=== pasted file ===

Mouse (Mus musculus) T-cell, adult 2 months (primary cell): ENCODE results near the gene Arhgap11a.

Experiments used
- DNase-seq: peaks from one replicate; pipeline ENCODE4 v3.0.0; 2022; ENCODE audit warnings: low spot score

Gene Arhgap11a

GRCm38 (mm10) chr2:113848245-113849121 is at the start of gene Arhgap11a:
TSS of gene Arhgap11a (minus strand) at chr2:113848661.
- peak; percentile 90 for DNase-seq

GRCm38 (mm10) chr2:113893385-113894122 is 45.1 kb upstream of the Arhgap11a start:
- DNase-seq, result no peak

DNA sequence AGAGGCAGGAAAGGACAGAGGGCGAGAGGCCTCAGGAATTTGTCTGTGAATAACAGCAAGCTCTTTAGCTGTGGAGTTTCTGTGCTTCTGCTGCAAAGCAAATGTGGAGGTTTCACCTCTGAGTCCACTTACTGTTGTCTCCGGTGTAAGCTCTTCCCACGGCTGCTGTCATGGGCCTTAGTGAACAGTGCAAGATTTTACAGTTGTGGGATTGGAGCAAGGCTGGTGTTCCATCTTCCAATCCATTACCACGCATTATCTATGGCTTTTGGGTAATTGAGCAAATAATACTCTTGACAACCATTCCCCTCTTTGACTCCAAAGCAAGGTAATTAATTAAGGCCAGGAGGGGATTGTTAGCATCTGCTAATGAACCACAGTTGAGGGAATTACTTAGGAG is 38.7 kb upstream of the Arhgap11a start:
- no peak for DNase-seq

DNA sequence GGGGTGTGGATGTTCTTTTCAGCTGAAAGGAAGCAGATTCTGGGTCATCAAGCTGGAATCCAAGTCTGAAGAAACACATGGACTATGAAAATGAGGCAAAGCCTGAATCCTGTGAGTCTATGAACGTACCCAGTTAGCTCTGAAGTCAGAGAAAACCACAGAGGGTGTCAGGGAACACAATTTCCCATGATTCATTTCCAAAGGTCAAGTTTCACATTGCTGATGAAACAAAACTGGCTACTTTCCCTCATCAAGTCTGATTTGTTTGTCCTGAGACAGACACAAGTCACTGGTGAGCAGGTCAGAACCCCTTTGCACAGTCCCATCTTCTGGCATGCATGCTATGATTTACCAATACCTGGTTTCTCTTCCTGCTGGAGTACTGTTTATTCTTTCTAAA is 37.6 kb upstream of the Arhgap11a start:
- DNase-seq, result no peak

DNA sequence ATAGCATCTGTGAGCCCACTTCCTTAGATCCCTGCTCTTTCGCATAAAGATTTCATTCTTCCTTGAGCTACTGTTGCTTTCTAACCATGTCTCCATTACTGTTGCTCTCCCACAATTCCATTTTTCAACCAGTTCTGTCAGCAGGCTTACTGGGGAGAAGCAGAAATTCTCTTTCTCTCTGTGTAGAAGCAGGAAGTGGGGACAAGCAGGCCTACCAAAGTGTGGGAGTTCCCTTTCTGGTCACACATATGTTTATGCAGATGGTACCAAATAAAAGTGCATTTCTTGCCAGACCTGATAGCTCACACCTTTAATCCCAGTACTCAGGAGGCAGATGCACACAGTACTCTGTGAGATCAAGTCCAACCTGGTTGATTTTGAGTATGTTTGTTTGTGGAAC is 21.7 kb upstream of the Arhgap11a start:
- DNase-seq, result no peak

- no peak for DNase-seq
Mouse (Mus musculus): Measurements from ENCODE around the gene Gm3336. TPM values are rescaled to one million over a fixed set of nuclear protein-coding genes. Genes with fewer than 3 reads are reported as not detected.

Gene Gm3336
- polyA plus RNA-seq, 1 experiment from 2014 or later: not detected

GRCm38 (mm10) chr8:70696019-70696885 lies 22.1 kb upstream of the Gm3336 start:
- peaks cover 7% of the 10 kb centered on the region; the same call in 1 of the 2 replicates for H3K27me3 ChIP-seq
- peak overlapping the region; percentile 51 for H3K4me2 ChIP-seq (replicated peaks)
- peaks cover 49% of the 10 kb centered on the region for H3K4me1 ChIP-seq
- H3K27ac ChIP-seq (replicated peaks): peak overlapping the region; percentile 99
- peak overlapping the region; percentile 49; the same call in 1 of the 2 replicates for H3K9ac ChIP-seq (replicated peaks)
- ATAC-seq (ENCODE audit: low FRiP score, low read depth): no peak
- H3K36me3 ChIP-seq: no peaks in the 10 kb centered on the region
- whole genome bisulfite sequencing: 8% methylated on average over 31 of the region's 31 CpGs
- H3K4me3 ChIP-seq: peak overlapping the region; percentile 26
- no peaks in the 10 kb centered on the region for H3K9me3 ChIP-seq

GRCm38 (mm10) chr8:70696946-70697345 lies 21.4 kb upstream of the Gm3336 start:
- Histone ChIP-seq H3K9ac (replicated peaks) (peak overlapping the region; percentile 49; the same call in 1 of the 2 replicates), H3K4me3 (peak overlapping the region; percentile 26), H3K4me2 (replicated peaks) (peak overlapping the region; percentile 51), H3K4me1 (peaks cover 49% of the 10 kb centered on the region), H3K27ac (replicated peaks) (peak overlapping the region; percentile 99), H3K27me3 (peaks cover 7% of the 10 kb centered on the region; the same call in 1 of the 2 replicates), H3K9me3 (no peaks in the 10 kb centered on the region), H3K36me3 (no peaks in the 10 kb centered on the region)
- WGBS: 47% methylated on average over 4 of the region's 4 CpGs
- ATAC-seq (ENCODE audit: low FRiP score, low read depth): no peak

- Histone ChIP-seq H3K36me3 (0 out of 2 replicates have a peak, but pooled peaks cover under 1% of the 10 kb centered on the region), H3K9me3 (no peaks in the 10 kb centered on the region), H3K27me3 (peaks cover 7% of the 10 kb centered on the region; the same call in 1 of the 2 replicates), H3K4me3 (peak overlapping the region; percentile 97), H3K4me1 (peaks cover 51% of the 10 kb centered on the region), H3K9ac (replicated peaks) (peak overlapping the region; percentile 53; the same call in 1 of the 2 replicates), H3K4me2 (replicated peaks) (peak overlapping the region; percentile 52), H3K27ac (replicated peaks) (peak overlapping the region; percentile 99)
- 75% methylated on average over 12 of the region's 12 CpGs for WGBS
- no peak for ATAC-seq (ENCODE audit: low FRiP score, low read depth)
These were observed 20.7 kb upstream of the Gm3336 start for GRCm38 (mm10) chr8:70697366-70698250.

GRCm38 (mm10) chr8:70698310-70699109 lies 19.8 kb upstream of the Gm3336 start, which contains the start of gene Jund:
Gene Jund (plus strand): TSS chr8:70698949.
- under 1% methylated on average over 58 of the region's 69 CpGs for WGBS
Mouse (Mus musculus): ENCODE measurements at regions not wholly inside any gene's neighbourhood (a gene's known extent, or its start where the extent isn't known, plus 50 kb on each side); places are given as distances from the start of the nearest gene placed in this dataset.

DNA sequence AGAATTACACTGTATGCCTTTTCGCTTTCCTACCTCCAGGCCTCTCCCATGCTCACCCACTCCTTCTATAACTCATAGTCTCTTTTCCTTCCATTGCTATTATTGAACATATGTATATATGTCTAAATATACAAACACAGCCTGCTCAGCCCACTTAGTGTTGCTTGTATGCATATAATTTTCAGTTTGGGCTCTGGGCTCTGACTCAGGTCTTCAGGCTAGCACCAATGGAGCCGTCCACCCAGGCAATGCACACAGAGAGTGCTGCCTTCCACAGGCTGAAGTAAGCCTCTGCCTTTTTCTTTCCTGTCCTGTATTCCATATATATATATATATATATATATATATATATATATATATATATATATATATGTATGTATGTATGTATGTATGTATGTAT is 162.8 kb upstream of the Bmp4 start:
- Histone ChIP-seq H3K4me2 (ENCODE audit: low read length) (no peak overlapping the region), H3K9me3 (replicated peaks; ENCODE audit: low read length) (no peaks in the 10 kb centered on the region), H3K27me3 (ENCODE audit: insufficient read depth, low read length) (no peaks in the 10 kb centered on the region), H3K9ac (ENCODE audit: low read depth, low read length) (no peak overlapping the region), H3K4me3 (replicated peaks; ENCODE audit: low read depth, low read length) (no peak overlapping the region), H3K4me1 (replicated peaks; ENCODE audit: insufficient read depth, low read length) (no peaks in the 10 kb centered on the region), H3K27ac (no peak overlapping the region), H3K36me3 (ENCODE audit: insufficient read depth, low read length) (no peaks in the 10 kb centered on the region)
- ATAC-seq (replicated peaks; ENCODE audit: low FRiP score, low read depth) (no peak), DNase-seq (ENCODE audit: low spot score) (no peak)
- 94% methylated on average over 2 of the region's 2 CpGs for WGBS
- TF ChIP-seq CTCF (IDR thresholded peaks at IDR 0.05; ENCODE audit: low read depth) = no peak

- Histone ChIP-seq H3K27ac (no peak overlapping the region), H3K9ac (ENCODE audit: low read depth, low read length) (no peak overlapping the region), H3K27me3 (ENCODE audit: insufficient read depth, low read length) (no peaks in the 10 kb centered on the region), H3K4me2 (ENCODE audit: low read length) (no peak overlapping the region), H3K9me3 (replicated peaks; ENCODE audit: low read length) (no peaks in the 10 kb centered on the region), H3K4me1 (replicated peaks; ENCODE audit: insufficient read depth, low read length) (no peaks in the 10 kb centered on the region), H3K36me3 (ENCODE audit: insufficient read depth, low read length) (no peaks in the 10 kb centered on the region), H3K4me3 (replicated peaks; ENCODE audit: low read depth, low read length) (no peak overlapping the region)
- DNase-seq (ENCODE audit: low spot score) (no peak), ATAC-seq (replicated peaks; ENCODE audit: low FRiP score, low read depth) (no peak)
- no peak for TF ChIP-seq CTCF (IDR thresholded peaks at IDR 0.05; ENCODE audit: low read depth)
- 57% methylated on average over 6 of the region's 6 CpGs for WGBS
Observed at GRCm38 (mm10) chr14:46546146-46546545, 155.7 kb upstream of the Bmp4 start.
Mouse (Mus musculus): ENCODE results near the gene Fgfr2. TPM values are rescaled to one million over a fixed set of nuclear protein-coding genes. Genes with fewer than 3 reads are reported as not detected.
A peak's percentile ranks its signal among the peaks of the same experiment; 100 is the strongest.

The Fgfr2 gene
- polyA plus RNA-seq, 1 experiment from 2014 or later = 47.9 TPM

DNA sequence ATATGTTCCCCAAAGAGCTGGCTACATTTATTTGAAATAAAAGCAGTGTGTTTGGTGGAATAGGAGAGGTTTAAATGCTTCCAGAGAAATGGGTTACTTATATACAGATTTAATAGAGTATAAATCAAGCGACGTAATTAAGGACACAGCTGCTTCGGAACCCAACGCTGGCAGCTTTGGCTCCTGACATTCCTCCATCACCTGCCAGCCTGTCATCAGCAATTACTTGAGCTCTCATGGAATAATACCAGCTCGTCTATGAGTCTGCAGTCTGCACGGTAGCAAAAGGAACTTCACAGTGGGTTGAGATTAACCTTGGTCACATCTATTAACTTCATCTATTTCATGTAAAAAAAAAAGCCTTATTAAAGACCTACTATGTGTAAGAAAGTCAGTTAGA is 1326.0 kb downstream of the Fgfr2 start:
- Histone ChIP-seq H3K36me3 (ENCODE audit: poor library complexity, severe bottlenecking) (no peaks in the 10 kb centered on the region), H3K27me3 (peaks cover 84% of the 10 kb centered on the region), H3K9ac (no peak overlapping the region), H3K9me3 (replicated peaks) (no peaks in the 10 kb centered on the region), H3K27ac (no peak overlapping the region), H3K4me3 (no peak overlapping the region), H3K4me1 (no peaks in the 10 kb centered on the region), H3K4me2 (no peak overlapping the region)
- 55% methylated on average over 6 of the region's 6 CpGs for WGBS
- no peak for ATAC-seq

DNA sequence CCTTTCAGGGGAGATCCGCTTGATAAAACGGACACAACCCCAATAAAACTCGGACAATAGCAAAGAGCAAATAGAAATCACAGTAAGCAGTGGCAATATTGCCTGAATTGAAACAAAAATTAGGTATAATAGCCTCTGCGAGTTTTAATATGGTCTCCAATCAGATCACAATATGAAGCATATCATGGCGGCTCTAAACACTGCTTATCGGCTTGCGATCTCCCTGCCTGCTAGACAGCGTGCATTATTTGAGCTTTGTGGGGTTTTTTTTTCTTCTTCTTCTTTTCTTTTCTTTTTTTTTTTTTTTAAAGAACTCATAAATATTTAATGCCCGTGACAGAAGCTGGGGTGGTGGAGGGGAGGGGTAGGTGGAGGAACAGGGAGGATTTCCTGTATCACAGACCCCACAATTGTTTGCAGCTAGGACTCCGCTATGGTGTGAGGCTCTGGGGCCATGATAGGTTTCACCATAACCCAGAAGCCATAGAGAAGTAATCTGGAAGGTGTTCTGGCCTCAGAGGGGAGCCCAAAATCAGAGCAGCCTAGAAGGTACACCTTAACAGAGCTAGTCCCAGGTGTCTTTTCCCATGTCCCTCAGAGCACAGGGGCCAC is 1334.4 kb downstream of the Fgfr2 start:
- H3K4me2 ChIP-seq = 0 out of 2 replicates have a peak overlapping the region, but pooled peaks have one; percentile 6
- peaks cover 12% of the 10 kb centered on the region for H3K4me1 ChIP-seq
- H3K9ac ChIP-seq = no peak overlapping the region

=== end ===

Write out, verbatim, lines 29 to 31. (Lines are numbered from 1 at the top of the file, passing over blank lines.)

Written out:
- H3K4me3 ChIP-seq: peak overlapping the region; percentile 26
- no peaks in the 10 kb centered on the region for H3K9me3 ChIP-seq

GRCm38 (mm10) chr8:70696946-70697345 lies 21.4 kb upstream of the Gm3336 start: